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Do I Pay Taxes on My IHSS Financial Benefits?

ihss financial

 

 

 

 

Protective Supervision is part of the In-Home Support Services (IHSS) program in California, which are services paid for by the state of California to help keep children who are disabled to safely remain at home with their parents. If you are raising a child with special needs such as autism, Down syndrome or cerebral palsy, you might be eligible for IHSS Protective Supervision, which allows financial support of up to $3,000 per month. But do you have to pay taxes on your IHSS financial benefits?

IHSS Protective Supervision Benefits

IHSS is a California government program that provides financial support for in-home caretakers of impaired elders, persons with disabilities, and children with developmental disabilities including autism. While a variety of benefits are available, the most important for families of children with special needs is “Protective Supervision.” When you are approved for Protective Supervision, you will receive an hourly wage to stay home and care for your child as an IHSS provider.

If your child lives in the same household with you, you do not have to pay federal income taxes on IHSS benefits.

How to Apply for IHSS

The IHSS application process involves a written application, an in-home interview with a social worker, and medical records. Once approved as an IHSS provider, there will be ongoing assessments. You can get assistance at every stage of this process whether you are a first-time applicant, or your application has been denied.

Because case workers are so overloaded, you must keep calling every single week and checking in if you have an open case waiting for a decision. Additionally, you must have these documents organized and ready to submit:

  • Dangerous Behavior Log: a list of any self-harming behaviors your child has shown over the past six to 12 months.
  • IHSS SOC 821 Protective Supervision Form: print this form and take it, along with the dangerous behavior log, to the doctor who treats your child.

Do not mail in this form or drop it off at the doctor’s office. Sit in person with the doctor while she fills out the form, while telling her to use your list of dangerous behavior from your log to write on the form. Make sure that most of the boxes are marked severe or at least moderate.

  • Regional Center Individual Program Plan (IPP):

    This is a document created by the Regional Center. An IPP identifies the goals for your child, who will provide services or support to reach these goals and if there is a cost associated with the service or support, who will fund it.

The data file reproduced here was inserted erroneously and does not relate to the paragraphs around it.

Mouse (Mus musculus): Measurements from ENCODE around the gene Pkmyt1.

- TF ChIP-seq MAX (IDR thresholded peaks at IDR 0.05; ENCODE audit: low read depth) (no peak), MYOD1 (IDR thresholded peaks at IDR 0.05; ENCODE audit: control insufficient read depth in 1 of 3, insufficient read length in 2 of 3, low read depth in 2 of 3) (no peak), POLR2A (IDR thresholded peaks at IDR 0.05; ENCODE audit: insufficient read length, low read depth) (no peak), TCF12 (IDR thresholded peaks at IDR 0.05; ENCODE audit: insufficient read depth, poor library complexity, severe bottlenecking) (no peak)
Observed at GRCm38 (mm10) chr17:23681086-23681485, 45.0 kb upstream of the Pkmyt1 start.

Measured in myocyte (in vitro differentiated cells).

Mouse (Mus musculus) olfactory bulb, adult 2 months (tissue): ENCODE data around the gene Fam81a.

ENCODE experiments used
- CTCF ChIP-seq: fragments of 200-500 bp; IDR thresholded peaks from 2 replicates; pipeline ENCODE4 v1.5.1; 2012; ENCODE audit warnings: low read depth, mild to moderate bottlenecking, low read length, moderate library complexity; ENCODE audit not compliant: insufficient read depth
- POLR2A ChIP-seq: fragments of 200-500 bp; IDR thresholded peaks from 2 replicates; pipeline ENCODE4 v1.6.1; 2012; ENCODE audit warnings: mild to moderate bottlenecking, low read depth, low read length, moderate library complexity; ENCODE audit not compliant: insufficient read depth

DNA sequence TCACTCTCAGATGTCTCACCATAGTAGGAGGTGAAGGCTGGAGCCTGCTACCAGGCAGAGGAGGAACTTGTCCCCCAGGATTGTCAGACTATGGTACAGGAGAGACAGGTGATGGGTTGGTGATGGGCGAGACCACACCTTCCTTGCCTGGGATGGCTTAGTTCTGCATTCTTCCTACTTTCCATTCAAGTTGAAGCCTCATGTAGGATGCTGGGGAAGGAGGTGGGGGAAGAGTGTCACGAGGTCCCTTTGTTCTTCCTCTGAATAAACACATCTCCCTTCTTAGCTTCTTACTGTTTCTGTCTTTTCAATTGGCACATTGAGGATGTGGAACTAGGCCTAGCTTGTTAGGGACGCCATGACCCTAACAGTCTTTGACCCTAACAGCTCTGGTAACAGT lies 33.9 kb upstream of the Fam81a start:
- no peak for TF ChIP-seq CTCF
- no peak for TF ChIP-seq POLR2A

• Client Development Evaluation Report (CDER):

    This is a document created by the Regional Center. It’s a summary of your child’s abilities and the challenges associated with his or her disability.

  • Individualized Education Program (IEP):

This document will be created by your child’s school. The IEP outlines that your child is eligible for special education and related services to benefit from the general education program. It’s not a contract, but it does guarantee the necessary support and services that are agreed upon and written for your child.

Now look through all three documents: IPP, CDER, and IEP, to see if any of the three mentions any of the dangerous behavior your child engages in and highlight them.

If there is behavior he engages in that are not noted, you could call a meeting and have them added to his school and/or Regional Center reports.

Once you have all the above completed, call your social worker and tell him or her that you are applying for IHSS Protective Supervision. Also, keep track of every phone call, email or in-person contact you have with IHSS, including the date, time, the person you spoke with, and a summary of your conversation.

Meet with the Social Worker

When you meet the social worker for the home assessment, hand him or her the following:

  • Dangerous Behavior Log
  • Completed SOC 821 Form
  • IEP with the items highlighted
  • CDER with the items highlighted
  • IPP with the items highlighted

Always make a complete copy of everything you give to IHSS.

Few things can make such a big difference in the lives of a family as the ability to give your special needs child the full care he or she deserves, without endangering your family finances. If your child has been diagnosed with autism or another development disability, you may be eligible for Protective Supervision.

Unfortunately, applying for and receiving these benefits are notoriously difficult and many families give up after encountering road block after road block. The application process can be confusing, and you need to adequately prepare all the necessary documentation to become an IHSS provider.

If you feel overwhelmed and you need help, please contact us.

American Advocacy Group is on the front lines every day, making positive change happen for people diagnosed with Autism, Down syndrome and a range of diagnoses across the continuum. As a leading advocate for all people with intellectual and developmental disabilities and their families, and the premier provider of the support and services people want and need, we understand the system and know how to take action in regard to your best interests.

CONTACT US FOR HELP.

Dial (877) 762-0702 or email us at [email protected]